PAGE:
Tuesday, 25 June 2013

Saving BIS a billion

Potential options for savings from Higher Education and Adult FE
Planned revenue spending by the Department for Business, Innovation and Skills in 2014/15 is £13.8bn. If the Treasury and BIS agree on savings of 8% in 2015/16, the Spending Revenue on the 26th June would confirm savings of £1.1bn.
The rumour in the FE sector is that the entire saving will be made from the adult FE budget. Meanwhile, the HE sector has convinced itself that universities will bear the brunt of the entire savings through cuts in HEFCE funding and downward pressure on fees because of competition.

The truth is that neither of the sectors will face the full £1.1bn of cuts.  A package of savings across both adult FE and HE is the most likely outcome.

BIS is the ‘department for growth’.  The critical question, therefore, is what revenue budgets can be classed as supporting growth.

Presumably the £0.4bn ‘local growth and markets’ budget will do so and so too the £5.4bn science, research and innovation budget.

At the same time, adult apprenticeships are portrayed as supporting growth and this would rule out cutting the £0.6bn grant budget for 19-24 apprenticeships and the £0.1bn loan budget for 24+ Level 3/4 apprenticeships. The same argument also applies to the £0.1bn employer ownership budget.

But as well as being a growth department it is also a participation department. Worries over ‘another lost generation of 18-24 year olds’ should protect spending supporting participation in further and higher education by this age group.

During the build up to the Spending Review there have been demands to spend more on offender learning than the £0.1bn. And the Prime Minister’s well publicised commitment to adult learning might win a stay of execution for the £0.2bn community learning budget.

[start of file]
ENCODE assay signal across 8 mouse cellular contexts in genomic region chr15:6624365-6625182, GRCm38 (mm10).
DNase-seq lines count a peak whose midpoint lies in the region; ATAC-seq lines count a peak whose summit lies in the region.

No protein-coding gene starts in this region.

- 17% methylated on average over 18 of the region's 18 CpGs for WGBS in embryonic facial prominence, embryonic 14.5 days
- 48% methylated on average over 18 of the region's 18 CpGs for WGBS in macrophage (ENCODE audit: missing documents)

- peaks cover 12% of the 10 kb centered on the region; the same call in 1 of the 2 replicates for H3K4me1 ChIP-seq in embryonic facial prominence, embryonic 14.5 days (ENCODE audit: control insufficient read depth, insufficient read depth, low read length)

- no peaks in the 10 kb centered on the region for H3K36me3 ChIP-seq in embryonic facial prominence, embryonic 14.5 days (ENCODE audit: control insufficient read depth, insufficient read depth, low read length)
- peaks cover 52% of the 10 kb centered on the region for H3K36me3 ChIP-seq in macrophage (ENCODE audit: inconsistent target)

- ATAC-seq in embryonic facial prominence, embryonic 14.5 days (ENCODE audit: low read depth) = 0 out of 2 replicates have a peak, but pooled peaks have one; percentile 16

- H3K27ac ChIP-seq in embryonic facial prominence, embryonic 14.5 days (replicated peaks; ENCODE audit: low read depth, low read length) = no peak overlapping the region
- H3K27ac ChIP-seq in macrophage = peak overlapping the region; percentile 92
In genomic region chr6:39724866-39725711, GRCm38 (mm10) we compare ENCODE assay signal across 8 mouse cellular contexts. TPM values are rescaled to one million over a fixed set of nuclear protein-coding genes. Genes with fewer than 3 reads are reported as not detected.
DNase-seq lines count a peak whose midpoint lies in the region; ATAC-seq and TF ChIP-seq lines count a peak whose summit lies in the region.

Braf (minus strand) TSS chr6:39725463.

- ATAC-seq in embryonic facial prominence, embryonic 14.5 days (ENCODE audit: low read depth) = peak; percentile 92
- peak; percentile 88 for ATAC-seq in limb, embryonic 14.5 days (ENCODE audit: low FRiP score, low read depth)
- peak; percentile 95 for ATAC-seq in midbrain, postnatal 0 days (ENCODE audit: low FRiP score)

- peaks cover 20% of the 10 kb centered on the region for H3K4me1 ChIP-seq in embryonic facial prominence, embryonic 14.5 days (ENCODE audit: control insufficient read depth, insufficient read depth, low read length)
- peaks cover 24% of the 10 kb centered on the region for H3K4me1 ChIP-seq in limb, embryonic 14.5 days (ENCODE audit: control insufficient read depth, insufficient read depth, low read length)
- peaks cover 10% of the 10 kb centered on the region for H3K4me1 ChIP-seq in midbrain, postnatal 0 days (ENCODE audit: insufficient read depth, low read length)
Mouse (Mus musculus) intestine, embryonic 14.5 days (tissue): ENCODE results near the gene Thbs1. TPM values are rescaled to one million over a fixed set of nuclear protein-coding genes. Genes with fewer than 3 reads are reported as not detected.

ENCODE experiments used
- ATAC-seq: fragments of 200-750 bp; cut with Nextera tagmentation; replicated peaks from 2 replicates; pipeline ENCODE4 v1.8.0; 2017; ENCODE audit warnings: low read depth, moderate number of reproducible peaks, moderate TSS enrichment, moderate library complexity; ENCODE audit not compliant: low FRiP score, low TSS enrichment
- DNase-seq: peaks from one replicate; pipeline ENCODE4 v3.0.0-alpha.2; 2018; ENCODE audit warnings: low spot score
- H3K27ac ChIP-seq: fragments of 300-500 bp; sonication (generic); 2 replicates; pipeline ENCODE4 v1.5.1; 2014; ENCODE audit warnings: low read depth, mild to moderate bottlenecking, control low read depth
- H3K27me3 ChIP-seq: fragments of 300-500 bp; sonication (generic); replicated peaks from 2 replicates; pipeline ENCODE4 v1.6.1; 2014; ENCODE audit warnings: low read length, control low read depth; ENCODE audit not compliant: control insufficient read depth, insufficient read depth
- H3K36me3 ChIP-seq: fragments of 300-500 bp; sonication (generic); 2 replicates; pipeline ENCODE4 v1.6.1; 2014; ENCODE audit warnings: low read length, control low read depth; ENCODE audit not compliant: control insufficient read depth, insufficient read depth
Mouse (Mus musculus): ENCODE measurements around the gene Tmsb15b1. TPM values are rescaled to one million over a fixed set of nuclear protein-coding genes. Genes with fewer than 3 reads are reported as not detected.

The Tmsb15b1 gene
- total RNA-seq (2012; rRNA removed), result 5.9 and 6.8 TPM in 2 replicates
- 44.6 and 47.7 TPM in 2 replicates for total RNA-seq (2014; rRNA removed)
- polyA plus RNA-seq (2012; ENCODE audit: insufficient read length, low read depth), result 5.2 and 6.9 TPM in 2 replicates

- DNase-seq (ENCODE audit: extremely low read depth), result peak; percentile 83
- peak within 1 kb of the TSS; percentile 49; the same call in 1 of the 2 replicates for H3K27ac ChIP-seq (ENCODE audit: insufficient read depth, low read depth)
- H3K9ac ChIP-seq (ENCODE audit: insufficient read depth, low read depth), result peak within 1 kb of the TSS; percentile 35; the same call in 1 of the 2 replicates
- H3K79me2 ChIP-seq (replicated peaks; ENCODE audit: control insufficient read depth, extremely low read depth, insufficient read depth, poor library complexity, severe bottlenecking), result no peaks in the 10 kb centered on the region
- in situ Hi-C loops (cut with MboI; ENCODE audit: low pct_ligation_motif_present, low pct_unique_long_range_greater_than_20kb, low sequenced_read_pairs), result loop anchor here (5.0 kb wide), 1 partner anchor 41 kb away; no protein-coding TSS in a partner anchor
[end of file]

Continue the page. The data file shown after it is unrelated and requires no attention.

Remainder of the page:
As a consequence, the search to find £1.1bn of savings at first glance lies between 24+ FE and higher education.

Savings, of course, can take the form of cuts in grant funding or turning grant funding into loan funding.

The latter was central to Spending Review 2010. Thus by 2014/15, about £0.3bn will be available for 24+ FE fee loans for Level 3/4 courses and £7.1bn will be available for full-time and part-time undergraduate fee loans plus another £3.5bn for  maintenance loans for full-time undergraduates in 2014/15.

More specifically, therefore, the battle to find savings of £1.1bn in SR2013 lies between on the one hand the remaining £1bn 24+ FE provision budget paid as grants to providers for adult basic skills, foundation learning and Level 2 courses, and the remaining £3.7bn fee and maintenance budget paid out as grants to universities and students.

The Treasury, however, will only permit turning grants into loans when the cost to the taxpayer in interest rate subsidies and lifetime repayments – the so-called RAB charge – is less than 70%. But if the estimated RAB charge is less than 70%, then shifting £1 of grant funding into loans would reduce departmental spending by a full £1 whilst the cost to the Treasury is classed elsewhere as ‘students loans non-cash’.

In effect, the Treasury has given BIS an enormous incentive to identify grant expenditure across the adult FE and HE sectors and turn into loans where the RAB charge is less than 70%.